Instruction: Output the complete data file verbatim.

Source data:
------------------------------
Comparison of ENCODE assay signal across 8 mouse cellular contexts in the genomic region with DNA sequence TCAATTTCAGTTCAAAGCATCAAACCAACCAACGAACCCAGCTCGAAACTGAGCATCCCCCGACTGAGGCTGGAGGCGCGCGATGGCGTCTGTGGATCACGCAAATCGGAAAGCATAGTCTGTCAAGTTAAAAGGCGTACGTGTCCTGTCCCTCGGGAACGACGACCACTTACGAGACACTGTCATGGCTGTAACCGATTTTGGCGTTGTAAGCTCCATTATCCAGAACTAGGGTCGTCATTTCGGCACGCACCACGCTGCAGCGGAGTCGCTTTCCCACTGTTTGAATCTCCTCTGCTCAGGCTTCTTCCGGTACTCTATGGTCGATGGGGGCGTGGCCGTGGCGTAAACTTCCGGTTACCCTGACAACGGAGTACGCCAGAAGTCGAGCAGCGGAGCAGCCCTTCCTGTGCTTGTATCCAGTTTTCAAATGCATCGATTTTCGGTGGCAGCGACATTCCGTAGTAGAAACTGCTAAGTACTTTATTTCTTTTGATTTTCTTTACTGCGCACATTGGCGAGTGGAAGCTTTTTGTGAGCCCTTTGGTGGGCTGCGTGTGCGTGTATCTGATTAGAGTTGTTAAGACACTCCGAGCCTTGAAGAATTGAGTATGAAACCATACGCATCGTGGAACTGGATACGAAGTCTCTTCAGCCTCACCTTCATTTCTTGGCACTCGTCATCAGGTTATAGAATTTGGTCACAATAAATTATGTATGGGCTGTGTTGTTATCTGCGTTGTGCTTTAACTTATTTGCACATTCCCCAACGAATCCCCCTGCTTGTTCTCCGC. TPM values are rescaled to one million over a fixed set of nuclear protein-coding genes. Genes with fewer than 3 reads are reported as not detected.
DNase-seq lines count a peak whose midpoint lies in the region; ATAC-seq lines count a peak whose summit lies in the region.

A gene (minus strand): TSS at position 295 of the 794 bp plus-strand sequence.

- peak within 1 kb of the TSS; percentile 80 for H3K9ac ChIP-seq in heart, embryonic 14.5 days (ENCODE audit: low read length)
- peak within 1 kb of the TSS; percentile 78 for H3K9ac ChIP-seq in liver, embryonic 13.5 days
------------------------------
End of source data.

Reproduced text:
Comparison of ENCODE assay signal across 8 mouse cellular contexts in the genomic region with DNA sequence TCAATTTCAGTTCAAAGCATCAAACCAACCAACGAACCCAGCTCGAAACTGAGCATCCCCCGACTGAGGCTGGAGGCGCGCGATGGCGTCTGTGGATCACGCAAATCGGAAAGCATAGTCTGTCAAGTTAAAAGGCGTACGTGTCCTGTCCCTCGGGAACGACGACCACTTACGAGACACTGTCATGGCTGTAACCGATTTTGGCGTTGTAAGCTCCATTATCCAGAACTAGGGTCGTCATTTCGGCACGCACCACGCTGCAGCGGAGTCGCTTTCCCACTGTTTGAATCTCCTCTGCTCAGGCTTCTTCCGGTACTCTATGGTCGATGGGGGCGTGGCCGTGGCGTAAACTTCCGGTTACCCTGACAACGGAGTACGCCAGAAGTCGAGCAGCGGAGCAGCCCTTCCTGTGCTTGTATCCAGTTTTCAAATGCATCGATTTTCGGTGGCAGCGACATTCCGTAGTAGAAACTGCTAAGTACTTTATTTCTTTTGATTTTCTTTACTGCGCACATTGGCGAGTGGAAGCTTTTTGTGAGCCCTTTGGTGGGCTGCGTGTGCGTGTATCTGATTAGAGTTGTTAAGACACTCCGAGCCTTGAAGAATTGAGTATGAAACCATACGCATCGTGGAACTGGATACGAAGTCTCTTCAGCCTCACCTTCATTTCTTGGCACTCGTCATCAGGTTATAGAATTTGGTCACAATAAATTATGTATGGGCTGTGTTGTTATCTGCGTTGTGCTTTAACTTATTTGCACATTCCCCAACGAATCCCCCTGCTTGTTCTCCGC. TPM values are rescaled to one million over a fixed set of nuclear protein-coding genes. Genes with fewer than 3 reads are reported as not detected.
DNase-seq lines count a peak whose midpoint lies in the region; ATAC-seq lines count a peak whose summit lies in the region.

A gene (minus strand): TSS at position 295 of the 794 bp plus-strand sequence.

- peak within 1 kb of the TSS; percentile 80 for H3K9ac ChIP-seq in heart, embryonic 14.5 days (ENCODE audit: low read length)
- peak within 1 kb of the TSS; percentile 78 for H3K9ac ChIP-seq in liver, embryonic 13.5 days